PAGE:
One of the many things that makes working at Sondrel really exciting is that we are one of the few companies continually pushing the boundaries deep into ever more advanced nodes. As more and more foundries are offering 5nm, we are supporting them with 5nm design work. This builds on us being one of the few design houses to have taped out a number of 7nm designs.
The yellow dots on the timeline indicates the first tape-out time of the respective technology node by Sondrel. Each occurred within a short time of the first availability for silicon production on that node. You can see the “steady march” down the nodes. A Sondrel project in 2019 was confirmed at the time by TSMC as the world’s largest 7nm networking IC for Tier 1 semi.
We are one of the few design companies working on Samsung and TSMC at these advanced nodes. Firstly, because they are invariably extremely large and complex with billions of gates in a design, which requires a large team of extremely experienced design engineers. For example, we recently finished a design on 16nm that required over a hundred people working on it full time for over a year; a resource deployment that would typically only be available within a big Blue-Chip company yet we routinely work on several mega-designs simultaneously. Secondly, we have expertise from several designs at 7nm that gives us a head start on the learning curve of understanding the requirements of 5nm.”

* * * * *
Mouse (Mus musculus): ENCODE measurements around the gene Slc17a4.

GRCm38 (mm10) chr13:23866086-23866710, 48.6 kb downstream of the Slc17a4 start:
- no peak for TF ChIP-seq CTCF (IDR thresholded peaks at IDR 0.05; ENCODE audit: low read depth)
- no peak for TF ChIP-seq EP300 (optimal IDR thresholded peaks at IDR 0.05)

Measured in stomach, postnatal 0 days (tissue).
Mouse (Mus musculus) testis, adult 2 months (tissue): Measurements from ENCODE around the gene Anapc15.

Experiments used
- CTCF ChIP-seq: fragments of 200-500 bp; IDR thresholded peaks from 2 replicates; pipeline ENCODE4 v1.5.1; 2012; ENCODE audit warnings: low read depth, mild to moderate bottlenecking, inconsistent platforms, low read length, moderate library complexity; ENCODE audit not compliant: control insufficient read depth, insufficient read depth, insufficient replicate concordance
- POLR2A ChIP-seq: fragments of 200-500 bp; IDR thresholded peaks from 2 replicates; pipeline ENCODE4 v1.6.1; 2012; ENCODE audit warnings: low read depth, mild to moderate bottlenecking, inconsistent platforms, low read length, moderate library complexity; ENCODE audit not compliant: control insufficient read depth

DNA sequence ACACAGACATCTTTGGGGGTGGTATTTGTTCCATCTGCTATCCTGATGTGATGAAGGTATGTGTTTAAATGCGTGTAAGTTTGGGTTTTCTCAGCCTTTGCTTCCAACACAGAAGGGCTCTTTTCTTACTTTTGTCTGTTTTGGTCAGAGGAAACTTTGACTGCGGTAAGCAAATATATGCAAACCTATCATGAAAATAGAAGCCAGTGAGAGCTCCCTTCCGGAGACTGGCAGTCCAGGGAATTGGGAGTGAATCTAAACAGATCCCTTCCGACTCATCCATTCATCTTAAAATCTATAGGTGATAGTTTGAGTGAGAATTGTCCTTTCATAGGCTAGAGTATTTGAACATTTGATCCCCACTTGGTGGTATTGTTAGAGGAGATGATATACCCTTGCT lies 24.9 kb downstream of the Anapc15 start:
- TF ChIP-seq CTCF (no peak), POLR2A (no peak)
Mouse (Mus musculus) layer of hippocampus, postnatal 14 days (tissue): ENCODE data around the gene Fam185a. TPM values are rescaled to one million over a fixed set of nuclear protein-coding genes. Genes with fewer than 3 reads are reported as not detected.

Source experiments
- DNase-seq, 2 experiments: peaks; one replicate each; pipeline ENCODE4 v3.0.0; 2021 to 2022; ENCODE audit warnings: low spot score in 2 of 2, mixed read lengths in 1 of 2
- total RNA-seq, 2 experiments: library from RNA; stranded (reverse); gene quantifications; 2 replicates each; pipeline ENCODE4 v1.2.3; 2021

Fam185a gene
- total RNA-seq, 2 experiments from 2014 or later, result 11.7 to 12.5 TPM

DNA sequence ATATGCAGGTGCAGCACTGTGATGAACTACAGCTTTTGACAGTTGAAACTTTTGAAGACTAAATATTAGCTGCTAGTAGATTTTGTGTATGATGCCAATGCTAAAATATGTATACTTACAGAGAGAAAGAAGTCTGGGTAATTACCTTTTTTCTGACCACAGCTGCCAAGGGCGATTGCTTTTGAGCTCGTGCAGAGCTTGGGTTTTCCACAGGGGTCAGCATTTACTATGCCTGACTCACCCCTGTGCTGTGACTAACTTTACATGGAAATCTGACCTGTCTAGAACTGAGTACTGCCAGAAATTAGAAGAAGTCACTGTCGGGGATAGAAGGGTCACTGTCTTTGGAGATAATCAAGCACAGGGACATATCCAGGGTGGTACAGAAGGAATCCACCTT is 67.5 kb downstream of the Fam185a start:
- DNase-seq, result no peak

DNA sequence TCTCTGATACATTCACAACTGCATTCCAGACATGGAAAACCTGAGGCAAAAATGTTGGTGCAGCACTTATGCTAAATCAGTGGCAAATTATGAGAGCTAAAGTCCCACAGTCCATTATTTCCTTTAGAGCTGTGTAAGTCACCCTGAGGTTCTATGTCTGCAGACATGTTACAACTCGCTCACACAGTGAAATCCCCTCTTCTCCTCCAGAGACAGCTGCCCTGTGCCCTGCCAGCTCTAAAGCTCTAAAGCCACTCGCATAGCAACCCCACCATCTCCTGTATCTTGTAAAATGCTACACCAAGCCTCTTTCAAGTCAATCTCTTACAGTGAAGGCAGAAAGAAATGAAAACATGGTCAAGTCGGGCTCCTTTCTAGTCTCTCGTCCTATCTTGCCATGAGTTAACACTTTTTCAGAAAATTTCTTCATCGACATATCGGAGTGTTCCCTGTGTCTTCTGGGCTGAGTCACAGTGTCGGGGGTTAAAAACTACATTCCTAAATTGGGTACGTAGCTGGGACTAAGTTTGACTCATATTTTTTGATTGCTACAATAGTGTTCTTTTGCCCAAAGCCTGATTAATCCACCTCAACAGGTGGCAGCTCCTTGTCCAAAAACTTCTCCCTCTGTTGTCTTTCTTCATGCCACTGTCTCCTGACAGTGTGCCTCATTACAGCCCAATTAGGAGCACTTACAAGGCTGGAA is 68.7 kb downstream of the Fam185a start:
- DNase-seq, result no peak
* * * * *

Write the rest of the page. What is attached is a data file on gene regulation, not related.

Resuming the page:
The key driving force to move to the 5nm node is the increase in performance due to the smaller distances increasing the operational speeds. For these leading-edge chips, this increase in performance can justify moving to a smaller node, especially alongside the decreased unit cost associated with reduction in the silicon real estate and the power demand being less for the same functionality.
Continually pushing the boundaries deep into ever more advanced nodes.
An example of the design intricacies of these ultra-small nodes that needs to be understood and allowed for is that the resistance of the metal layers varies from the lower to the upper. In an ideal design, the lower, thinner layers with the higher resistance are used for local/short connections and the mid and high levels for longer distances. However, in the real world, there can be areas of congestion where all the high, fast levels are already fully utilised forcing the tool to use the lower slower layers, causing timing closure issues that have to be addressed in the design.